PRL 113, 173601 (2014)
Harnessing nonlinearities strong enough to allow two single photons to interact with one another is not only a fascinating challenge but is central to numerous advanced applications in quantum information science. Currently, all known approaches are extremely challenging although a few have led to experimental realisations with attenuated classical laser light.
Physical Review Letters 112, 143602 – Published 9 April 2014
We show how to use the radiation pressure optomechanical coupling between a mechanical oscillator and an optical cavity field to generate in a heralded way a single quantum of mechanical motion (a Fock state). Starting with the oscillator close to its ground state, a laser pumping the upper motional sideband produces correlated photon-phonon pairs via optomechanical parametric down-conversion.
Phys. Rev. Lett. 112, 036402
We analyze the low energy excitations of spin lattice systems in two dimensions at zero temperature within the framework of projected entangled pair state models. Perturbations in the bulk give rise to physical excitations located at the edge.
Nature 517, 64-67 (2015)
In transport experiments the quantum nature of matter becomes directly evident when changes in conductance occur only in discrete steps, with a size determined solely by Planck's constant h. The observations of quantized steps in the electric conductance have provided important insights into the physics of mesoscopic systems and allowed for the development of quantum electronic devices. Even though quantized conductance should not rely on the presence of electric charges, it has never been observed for neutral, massive particles.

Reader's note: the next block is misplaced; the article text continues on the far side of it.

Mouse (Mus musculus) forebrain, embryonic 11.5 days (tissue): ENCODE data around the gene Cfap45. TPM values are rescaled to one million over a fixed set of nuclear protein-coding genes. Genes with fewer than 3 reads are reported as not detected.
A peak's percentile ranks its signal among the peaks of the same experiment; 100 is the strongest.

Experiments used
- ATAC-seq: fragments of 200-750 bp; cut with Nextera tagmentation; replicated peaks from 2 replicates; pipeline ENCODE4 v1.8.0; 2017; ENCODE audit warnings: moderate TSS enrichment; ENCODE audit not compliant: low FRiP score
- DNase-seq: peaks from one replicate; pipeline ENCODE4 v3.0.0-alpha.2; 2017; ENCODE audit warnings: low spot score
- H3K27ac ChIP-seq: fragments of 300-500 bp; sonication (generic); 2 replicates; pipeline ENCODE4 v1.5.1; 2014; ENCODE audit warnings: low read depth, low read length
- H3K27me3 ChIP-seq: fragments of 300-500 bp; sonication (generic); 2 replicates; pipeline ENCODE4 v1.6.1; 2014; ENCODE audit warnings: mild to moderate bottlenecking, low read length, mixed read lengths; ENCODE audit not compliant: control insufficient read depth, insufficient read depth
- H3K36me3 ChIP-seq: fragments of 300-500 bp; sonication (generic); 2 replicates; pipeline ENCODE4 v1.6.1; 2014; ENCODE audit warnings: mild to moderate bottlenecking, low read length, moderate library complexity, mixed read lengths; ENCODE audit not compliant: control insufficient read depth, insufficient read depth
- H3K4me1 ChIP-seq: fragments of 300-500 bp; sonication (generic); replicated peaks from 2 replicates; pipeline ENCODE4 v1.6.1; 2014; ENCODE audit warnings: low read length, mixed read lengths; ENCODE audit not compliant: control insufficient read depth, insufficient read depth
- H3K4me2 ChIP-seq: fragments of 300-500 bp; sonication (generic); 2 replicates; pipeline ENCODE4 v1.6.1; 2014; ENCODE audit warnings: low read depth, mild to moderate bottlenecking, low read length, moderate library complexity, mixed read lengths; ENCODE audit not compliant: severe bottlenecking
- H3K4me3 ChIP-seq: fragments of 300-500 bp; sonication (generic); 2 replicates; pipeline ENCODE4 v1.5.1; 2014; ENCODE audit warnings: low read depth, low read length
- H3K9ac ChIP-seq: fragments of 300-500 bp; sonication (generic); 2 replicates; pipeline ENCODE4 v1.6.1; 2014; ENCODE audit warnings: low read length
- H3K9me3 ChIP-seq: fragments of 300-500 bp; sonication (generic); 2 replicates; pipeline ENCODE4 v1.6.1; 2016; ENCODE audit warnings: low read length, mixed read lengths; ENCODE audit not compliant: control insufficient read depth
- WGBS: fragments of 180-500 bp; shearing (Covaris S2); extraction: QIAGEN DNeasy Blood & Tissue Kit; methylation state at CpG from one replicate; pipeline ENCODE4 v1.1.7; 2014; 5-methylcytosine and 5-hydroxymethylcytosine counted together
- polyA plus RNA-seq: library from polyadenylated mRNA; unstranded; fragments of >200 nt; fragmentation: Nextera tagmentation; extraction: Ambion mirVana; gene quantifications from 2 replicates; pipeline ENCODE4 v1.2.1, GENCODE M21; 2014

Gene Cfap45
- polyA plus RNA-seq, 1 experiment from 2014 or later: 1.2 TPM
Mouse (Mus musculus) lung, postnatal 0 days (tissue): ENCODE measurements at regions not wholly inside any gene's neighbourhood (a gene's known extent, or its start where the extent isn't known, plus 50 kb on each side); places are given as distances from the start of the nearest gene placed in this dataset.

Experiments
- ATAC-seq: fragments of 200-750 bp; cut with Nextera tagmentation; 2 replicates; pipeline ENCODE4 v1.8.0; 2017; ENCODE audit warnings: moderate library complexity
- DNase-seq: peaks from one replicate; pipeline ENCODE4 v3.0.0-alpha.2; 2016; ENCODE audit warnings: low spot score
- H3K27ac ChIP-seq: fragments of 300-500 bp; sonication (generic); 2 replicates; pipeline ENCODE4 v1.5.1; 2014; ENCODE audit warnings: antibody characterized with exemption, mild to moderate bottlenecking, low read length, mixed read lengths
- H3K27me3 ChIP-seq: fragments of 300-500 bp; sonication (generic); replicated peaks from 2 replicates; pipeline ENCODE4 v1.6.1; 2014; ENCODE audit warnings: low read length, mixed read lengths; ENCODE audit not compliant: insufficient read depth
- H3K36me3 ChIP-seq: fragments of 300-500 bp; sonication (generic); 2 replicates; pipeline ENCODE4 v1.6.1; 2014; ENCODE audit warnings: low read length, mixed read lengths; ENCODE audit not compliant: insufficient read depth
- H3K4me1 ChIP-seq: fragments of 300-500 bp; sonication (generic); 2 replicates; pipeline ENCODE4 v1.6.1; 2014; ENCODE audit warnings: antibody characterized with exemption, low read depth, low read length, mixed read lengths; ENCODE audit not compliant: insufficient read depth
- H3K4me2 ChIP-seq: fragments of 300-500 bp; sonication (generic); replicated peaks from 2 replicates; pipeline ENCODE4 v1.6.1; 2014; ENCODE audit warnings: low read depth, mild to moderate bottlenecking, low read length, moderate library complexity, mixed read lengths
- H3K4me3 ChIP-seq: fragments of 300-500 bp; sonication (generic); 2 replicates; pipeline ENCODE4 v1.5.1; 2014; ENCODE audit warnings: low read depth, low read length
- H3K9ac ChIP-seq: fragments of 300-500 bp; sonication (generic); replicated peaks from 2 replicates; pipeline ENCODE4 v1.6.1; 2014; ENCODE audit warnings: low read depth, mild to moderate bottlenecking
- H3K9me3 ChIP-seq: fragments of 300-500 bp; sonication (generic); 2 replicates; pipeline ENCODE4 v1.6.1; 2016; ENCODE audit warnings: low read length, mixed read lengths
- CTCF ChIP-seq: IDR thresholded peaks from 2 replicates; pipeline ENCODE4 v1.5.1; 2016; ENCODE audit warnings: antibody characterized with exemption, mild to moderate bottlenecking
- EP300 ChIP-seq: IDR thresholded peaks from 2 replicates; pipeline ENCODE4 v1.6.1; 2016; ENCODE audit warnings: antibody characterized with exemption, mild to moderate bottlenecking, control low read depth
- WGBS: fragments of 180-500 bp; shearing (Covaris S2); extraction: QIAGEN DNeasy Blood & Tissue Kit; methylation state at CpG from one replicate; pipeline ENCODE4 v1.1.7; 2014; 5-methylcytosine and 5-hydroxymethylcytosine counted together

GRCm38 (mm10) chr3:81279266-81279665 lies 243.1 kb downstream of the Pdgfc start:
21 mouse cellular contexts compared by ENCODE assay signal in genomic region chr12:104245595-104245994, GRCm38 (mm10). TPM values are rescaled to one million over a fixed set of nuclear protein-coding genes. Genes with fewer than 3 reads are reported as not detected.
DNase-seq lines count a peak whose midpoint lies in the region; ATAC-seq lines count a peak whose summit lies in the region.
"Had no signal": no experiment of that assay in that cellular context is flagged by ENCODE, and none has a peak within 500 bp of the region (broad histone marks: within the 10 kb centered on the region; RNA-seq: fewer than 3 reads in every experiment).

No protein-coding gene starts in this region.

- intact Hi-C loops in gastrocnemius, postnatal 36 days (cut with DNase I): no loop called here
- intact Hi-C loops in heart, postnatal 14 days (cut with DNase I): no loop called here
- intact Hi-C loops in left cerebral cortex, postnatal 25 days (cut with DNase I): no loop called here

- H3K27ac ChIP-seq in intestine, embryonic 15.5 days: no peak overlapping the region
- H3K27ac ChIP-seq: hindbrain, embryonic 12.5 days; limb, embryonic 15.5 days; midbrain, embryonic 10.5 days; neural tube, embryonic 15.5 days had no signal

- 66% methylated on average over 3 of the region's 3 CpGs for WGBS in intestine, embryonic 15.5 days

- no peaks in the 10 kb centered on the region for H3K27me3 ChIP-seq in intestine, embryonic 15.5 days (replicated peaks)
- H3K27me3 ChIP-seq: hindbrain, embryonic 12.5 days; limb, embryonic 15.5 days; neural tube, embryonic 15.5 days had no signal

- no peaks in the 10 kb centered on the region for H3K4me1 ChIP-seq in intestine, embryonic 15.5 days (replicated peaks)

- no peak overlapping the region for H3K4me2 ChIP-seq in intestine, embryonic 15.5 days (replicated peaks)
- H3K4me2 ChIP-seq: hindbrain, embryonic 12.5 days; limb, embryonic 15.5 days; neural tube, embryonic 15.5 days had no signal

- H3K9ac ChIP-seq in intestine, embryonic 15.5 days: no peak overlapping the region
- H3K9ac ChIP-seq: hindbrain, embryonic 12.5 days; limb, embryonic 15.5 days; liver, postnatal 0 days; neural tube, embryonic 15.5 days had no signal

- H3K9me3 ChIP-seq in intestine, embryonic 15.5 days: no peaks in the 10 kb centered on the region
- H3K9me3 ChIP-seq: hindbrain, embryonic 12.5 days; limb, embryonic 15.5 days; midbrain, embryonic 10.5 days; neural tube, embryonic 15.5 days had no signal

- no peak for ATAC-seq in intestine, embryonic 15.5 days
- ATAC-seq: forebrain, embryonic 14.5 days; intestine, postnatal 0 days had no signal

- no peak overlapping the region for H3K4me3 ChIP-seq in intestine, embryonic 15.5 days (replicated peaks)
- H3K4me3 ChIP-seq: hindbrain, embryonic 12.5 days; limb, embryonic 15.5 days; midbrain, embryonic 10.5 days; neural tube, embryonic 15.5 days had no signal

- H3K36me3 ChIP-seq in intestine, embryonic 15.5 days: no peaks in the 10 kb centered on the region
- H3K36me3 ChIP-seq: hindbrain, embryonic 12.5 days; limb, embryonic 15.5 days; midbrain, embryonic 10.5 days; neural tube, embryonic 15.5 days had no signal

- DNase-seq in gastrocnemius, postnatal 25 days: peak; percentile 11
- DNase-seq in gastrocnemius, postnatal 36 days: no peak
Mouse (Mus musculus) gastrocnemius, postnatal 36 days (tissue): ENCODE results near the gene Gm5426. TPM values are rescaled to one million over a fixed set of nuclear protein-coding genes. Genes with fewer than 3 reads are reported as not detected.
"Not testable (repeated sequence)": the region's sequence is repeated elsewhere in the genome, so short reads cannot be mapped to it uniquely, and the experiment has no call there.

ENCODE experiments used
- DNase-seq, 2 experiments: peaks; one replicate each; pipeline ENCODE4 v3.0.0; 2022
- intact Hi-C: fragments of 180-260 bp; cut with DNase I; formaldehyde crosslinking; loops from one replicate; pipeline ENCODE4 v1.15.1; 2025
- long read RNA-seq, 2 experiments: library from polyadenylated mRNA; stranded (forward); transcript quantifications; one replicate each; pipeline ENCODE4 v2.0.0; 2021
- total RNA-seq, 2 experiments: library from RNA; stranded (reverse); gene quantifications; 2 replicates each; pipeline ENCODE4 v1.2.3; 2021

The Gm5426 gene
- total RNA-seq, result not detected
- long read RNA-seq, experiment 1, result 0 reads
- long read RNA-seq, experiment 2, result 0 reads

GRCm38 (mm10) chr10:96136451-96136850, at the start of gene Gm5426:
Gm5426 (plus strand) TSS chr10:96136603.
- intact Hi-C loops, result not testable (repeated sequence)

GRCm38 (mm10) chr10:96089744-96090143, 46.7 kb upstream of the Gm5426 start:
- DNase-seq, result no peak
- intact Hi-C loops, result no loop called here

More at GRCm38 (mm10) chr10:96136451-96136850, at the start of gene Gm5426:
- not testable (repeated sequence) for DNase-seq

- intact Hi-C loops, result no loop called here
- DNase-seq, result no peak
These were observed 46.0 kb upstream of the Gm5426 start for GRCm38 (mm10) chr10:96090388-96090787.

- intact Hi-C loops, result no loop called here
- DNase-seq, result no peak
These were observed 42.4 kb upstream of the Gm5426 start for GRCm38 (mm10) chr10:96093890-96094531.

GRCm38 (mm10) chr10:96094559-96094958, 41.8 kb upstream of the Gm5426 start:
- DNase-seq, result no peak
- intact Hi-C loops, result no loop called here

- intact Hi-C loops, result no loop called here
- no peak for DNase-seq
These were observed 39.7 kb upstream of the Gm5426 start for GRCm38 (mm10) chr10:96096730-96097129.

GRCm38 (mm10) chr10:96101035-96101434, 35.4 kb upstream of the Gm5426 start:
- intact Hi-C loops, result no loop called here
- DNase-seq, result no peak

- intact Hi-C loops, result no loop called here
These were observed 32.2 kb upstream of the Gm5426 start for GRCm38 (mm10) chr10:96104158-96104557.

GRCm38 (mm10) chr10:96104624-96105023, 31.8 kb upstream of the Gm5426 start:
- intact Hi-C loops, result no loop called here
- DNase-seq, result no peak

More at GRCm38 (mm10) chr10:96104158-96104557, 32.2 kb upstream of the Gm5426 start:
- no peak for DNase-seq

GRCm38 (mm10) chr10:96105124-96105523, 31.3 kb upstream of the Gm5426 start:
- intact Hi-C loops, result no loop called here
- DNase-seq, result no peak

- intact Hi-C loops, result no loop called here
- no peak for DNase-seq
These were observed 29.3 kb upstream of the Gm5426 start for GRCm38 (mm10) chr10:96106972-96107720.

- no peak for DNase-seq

L. Steffen, Y. Salathe, M. Oppliger, P. Kurpiers, M. Baur, C. Lang, C. Eichler, G. Puebla-Hellmann, A. Fedorov and A. Wallraff.
Nature 500, 319-322 (2013)
Demonstrations of primitive information processing elements with quantum bits (qubits) have been
implemented in many systems, but the requirements for precise quantum control, along with fast classical
feed-forward (conditioning future operations on measurement results) has proved challenging.
K. Saeedi, S. Simmons, J. Z. Salvail, P. Dluhy, H. Riemann, N. V. Abrosimov, P. Becker, H.-J. Pohl, J. L. Morten and M. L. W. Thewalt
Science 342, 830-833 (2013)
W. Chen, K.M. Beck, R. Bücker, M. Gullans, M.D. Lukin, H. Tanji-Suzuki and V. Vuletić.
Science 341, 768-770 (2013).
N. Hinkley, J. A. Sherman, N. B. Phillips, M. Schioppo, N. D. Lemke, K. Beloy, M. Pizzacaro, C. W. Oates and A. D. Ludlow
Science 341 1215-1218 (2013)
Atomic clocks have been instrumental in science and technology, leading to innovations such as global
positioning, advanced communications, and tests of fundamental constant variation. Timekeeping precision
at 1 part in 1018 enables new timing applications in relativistic geodesy, enhanced Earth- and space-based
navigation and telescopy, and new tests of physics beyond the standard model.
J. Aasi, et al.
Nature Photonics 7, 613–619 (2013)
A global network of observatories is seeking to directly detect gravitational waves using precision laser
interferometry. Photon shot noise, due to the quantum nature of light, imposes a fundamental limit on the
attometre-level sensitivity of the kilometre-scale Michelson interferometers deployed for this task.
A. Reiserer, S. Ritter and G. Rempe
Science 342, 1349-1351 (2013)